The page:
Smell of success

Needless to say, Grasse itself has also been home to a host of well-known residents over the years, starting with the famous Provençal poet, Louis Bellaud, back in the 1500s, and later the aforementioned artist Fragonard. More recently, there was singer Edith Piaf, who had a house in the back country, actor Dirk Bogarde, who wrote the wonderful book about the years of his life there, and all-round film impresario Orson Welles.

It’s no perhaps surprise that the area remains just as much of a draw today – and equally no wonder that this idyllic enclave has now put in a bid for UNESCO World Heritage Status. We can’t think of anywhere right now that deserves it more than Provence’s perfume hotspot.



Maison Duplanteur
22 rue Marcel
Tel: +33 (0)9 67 56 46 69

Les Secrets du Goût
11 bis rue de l’Oratoire
Tel: +33 (0)6 64 72 98 98


Cathédrale Notre-Dame-du-Puy
6 place du Petit Puy
Tel: +33 (0)4 93 36 11 03

Expo Rose 2017
Multiple locations

Fête du Jasmin 2017
Multiple locations

Les Jardins du MIP
979 chemin des Gourettes,
Tel: +33 (0)4 92 98 92 69

Maison Molinard
60 boulevard Victor Hugo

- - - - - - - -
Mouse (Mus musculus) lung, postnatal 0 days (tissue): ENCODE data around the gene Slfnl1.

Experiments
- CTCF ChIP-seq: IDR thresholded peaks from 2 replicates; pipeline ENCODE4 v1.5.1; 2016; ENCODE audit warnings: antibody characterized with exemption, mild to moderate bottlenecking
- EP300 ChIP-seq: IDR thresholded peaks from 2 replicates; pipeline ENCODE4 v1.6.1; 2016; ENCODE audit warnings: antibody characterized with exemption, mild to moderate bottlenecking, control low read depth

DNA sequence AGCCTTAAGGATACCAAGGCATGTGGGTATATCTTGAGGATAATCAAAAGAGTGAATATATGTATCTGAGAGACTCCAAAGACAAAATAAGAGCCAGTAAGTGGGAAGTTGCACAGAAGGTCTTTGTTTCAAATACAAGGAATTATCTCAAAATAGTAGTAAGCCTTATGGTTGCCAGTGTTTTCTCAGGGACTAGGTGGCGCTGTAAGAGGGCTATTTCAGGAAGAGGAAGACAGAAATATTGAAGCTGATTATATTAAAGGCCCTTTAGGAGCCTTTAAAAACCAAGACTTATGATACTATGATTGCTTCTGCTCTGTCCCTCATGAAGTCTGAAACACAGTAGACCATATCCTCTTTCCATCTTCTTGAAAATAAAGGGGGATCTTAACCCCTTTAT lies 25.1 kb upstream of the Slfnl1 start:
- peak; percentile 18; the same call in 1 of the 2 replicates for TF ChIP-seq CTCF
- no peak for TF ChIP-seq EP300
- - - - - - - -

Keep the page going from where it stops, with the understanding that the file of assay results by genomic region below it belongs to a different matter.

Tel: +33 (0)4 93 36 01 62

Musée d’Art et d’Histoire de Provence
2 rue Mirabeau
Tel: +33 (0)4 93 36 80 20

Musée International de la Parfumerie
boulevard du Jeu de Ballon
Tel: +33 (0)4 97 05 58 00

Musée Provençal du Costume et du Bijou
2 rue Jean Ossola
Tel: +33 (0)4 93 36 44 65

Parfumerie Fragonard
20 boulevard Fragonard
Tel: +33 (0)4 93 36 44 65

Parfumerie Galimard
73 route de Cannes
Tel: +33 (0)4 93 09 20 00


Brasserie de l’Evéché
9 place de l’Évêché
Tel: +33 (0)4 93 36 40 12

Le Rendez Vous
35 place aux Aires
Tel: +33 (0)4 93 77 25 54

Lou Pignatoun
13 rue de l’Oratoire
Tel: +33 (0)4 93 36 11 80


La Bastide Saint-Antoine
48 avenue Henri Dunant
Tel: +33 (0)4 93 70 94 94

Le Domaine Saint Sauveur
92 rue Jeanne Jugan,
place Saint Sauveur
Tel: +33 (0)7 60 23 01 83

Le Mas Candille
boulevard Clément Rebuffel,
Tel: +33 (0)4 92 28 43 43


Auberge du Vieux Château
place du Panorama,
Tel: +33 (0)4 93 60 50 12

Hôtel L’horizon
100 promenade St Jean,
Tel: +33 (0)4 93 60 51 69